APPEAL FROM JUDGMENT ENTERED IN THE COURT OF COMMON PLEAS COUNTY OF SUMMIT, OHIO CASE No. CV 2012 07 3862.
PETER D. TRASKA, Attorney at Law, for Appellant.
CORTNEY R. OREN MORGAN, Attorney at Law, for Appellee.
DECISION AND JOURNAL ENTRY
JENNIFER HENSAL, J.
(¶1} Alan Savoy appeals a judgment of the Summit County common pleas court that dismissed his action against Jeanette Kramer. For the following reasons, we vacate the trial court's judgment and remand for further consideration of Ms. Kramer's motion to dismiss.
(¶2} In 2010, Mr. Savoy filed a complaint against Ms. Kramer alleging that she was liable for the injuries he suffered in a traffic collision on October 11, 2008. On June 17, 2011, Mr. Savoy filed a "Motion to Dismiss, " in which he asked "the Court, under Civil Rule 41(A)(1)(a) to grant a voluntary dismissal, without prejudice, in the above case." On June 30, 2011, the trial court entered an order noting that Mr. Savoy had asked it "to voluntarily dismiss this case, without prejudice, pursuant to Civil Rule 41(A)(1)(a)." The order provided that, "[w]hile it is unnecessary for * * * [Mr. Savoy] to seek this Court's permission, the Court recognizes that this case has been DISMISSED, without prejudice."
(¶3} On July 2, 2012, Mr. Savoy re-filed his action pursuant to the saving statute, Revised Code Section 2305.19(A). Ms. Kramer moved to dismiss it, however, arguing that he had not re-filed his complaint in time. She asserted that, because Mr. Savoy did not need the trial court's approval to dismiss his first action, the dismissal of that action occurred on the date that Mr. Savoy filed his motion to dismiss. She argued that the trial court's subsequent order did not dismiss the action, but was merely "an internal ministerial act of housekeeping."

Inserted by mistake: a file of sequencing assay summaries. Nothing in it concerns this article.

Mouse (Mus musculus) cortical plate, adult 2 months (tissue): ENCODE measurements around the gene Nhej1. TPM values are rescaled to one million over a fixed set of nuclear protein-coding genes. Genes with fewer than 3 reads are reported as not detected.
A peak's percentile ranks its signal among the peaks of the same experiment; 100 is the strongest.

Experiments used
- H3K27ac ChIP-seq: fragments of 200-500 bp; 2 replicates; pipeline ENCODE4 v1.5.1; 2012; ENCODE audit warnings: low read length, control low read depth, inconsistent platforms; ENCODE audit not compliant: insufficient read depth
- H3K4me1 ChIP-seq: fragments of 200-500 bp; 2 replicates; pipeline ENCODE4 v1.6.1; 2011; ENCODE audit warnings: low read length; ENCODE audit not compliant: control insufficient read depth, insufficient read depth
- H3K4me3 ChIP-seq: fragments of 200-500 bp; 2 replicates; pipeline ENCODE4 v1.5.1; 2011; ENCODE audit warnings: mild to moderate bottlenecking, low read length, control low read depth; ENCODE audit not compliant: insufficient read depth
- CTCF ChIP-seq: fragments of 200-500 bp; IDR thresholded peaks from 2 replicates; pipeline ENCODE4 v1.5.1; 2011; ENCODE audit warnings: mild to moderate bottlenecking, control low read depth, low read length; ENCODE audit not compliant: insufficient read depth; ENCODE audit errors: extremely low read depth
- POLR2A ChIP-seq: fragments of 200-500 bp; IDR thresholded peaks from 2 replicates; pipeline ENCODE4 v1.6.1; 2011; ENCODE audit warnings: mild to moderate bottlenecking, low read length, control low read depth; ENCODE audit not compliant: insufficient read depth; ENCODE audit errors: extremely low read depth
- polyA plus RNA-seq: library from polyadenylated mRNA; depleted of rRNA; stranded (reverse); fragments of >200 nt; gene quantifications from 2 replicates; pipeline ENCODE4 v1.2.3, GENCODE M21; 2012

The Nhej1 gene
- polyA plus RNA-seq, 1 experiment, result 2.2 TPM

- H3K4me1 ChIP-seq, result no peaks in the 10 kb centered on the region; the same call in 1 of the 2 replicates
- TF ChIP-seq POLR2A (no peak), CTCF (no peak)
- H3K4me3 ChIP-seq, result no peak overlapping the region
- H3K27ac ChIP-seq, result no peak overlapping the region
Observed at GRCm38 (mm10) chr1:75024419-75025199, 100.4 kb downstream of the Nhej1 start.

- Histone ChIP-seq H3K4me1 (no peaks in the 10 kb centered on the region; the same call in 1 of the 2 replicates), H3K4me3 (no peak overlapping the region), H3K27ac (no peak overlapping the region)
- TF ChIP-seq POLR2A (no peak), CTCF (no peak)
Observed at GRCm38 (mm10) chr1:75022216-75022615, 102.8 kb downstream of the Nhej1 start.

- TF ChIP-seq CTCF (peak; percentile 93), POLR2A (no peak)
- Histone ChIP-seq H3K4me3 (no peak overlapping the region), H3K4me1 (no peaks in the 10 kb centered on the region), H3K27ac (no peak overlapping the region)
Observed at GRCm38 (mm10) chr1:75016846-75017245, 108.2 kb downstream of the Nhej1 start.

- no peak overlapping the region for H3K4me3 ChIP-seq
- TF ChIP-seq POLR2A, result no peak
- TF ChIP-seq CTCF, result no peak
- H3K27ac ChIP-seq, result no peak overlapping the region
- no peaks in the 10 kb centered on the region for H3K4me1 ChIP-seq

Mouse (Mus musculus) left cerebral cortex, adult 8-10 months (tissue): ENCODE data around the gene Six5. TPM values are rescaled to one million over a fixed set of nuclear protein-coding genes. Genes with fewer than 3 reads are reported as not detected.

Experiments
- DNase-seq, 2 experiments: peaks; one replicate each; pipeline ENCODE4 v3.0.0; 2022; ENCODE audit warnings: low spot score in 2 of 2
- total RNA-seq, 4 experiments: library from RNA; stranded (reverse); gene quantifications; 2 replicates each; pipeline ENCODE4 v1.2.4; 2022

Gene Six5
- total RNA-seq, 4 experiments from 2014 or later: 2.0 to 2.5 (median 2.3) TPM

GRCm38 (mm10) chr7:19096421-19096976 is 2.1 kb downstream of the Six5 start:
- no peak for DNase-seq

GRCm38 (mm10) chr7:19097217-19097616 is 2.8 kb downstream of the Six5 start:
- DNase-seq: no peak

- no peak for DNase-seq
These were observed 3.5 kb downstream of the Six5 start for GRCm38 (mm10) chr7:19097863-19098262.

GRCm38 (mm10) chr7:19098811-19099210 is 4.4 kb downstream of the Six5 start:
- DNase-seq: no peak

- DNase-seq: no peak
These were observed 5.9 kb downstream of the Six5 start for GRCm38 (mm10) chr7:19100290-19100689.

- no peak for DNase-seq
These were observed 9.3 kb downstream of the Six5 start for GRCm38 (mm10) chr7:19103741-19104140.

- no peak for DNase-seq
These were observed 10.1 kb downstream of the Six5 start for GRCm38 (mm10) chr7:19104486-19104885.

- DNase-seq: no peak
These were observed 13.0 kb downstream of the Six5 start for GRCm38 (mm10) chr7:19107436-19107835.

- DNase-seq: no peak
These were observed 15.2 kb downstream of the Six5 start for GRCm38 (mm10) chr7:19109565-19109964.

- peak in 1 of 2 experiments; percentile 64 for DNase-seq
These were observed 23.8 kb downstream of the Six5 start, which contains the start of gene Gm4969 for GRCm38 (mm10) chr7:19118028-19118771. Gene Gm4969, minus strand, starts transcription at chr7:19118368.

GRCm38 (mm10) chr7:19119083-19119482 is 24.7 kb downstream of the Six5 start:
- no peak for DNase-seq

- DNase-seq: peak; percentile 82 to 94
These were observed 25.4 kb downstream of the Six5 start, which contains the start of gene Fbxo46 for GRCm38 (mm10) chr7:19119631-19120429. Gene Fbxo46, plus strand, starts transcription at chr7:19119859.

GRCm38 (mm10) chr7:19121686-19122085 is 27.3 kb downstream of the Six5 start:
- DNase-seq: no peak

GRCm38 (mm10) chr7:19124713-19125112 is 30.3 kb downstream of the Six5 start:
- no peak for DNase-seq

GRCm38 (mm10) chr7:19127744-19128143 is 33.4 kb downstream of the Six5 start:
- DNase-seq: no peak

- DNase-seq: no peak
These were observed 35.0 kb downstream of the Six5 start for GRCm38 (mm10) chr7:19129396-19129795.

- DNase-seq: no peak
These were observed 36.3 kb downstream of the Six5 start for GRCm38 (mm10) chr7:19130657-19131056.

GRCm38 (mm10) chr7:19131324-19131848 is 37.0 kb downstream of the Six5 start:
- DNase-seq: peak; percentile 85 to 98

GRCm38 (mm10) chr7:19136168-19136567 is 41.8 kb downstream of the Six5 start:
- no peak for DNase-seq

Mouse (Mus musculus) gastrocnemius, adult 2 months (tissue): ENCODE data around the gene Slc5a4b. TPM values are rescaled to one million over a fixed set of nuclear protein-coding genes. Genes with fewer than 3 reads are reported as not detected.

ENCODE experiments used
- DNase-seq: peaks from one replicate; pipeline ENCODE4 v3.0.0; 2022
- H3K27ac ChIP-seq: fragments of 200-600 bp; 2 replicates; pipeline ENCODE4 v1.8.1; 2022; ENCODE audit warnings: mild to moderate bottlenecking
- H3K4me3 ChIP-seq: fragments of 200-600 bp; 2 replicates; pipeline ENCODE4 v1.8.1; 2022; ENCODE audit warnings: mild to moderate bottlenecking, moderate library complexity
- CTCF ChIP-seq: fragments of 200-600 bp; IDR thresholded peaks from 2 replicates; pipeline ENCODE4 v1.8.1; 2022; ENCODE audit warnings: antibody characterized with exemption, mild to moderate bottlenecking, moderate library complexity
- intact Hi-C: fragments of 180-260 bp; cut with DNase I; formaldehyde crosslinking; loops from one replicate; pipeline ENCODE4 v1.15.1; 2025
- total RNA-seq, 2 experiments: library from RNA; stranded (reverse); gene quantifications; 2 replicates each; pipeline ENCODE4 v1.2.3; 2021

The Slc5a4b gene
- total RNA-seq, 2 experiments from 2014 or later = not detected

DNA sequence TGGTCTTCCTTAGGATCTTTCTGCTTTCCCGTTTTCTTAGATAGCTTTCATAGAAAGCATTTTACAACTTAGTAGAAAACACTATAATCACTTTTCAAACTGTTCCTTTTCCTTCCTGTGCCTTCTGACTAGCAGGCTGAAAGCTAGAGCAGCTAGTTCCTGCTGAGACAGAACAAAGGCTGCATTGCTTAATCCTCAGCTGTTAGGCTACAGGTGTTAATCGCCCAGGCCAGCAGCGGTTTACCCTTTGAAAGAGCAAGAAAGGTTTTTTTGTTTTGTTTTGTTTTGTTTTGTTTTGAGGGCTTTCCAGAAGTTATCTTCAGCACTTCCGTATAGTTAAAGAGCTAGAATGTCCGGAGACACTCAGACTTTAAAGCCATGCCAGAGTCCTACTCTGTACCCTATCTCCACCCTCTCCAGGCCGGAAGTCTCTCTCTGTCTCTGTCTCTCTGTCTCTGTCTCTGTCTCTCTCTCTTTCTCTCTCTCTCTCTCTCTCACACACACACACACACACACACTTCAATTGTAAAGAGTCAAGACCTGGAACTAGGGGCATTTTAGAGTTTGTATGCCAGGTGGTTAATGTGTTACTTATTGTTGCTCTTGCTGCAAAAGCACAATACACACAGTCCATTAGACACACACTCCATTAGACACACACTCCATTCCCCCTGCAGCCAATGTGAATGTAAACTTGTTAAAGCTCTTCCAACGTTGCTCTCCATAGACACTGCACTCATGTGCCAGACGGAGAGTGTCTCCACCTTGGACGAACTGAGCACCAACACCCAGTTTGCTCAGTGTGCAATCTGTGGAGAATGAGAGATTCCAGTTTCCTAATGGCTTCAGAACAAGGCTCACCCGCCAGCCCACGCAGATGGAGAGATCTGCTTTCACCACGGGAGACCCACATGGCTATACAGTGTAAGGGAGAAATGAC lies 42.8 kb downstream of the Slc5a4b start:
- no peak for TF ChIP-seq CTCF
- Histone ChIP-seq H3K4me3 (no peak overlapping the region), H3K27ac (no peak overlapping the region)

(¶4} On September 11, 2012, Mr. Savoy filed a memorandum in opposition to the motion to dismiss. Six days later, the court granted Ms. Kramer's motion. In its entry, the court wrote that "[t]o date, no briefs or other motions have been filed in response to [Ms. Kramer's motion to dismiss]." Upon review of the motion, the court agreed that Mr. Savoy's motion to dismiss in the first action operated as a dismissal of that action. It concluded that his re-filed complaint, therefore, was not timely under the savings statute, and dismissed the action. Mr. Savoy has appealed, assigning as error that the trial court incorrectly dismissed his case.
ASSIGNMENT OF ERROR
THE TRIAL COURT INCORRECTLY DISMISSED THIS CASE AS UNTIMELY UNDER R.C. 2305.19 BASED ON ITS INCORRECT CONSTRUCTION OF THE APPELLANT'S MOTION TO DISMISS IN THE ORIGINALLY FILED ACTION.
(¶5} Mr. Savoy argues that the trial court incorrectly ruled on Ms. Kramer's motion to dismiss without considering his memorandum in opposition. In his memorandum, Mr. Savoy argued that the pro se "motion to dismiss" that he filed in his first action was not the same thing as a "notice of dismissal" under Civil Rule 41(A)(1)(a). He also argued that, even though he cited Civil Rule 41(A)(1)(a) in his motion to dismiss, the motion was, in substance, a motion to dismiss under Rule 41(A)(2). Because a dismissal under Rule 41(A)(2) requires a court order, he argues that his first action was not dismissed until the trial court entered its order on June 30, 2011.
(¶6} We note that, in its journal entry, the trial court wrote that Mr. Savoy had not filed a response to Ms. Kramer's motion to dismiss even though he had filed a response six days earlier. The court also did not address either of the issues that Mr. Savoy raised in his memorandum. This Court will generally not determine issues in the first instance. See Rubber City Arches Graham, LLC. v. Joe Sharma Props., LLC, 9th Dist. Summit No. 26557, 2013-Ohio-1773, ¶ 12; FirstMerit Bank, N.A. v. Inks, 9th Dist. Summit Nos. 25980, ...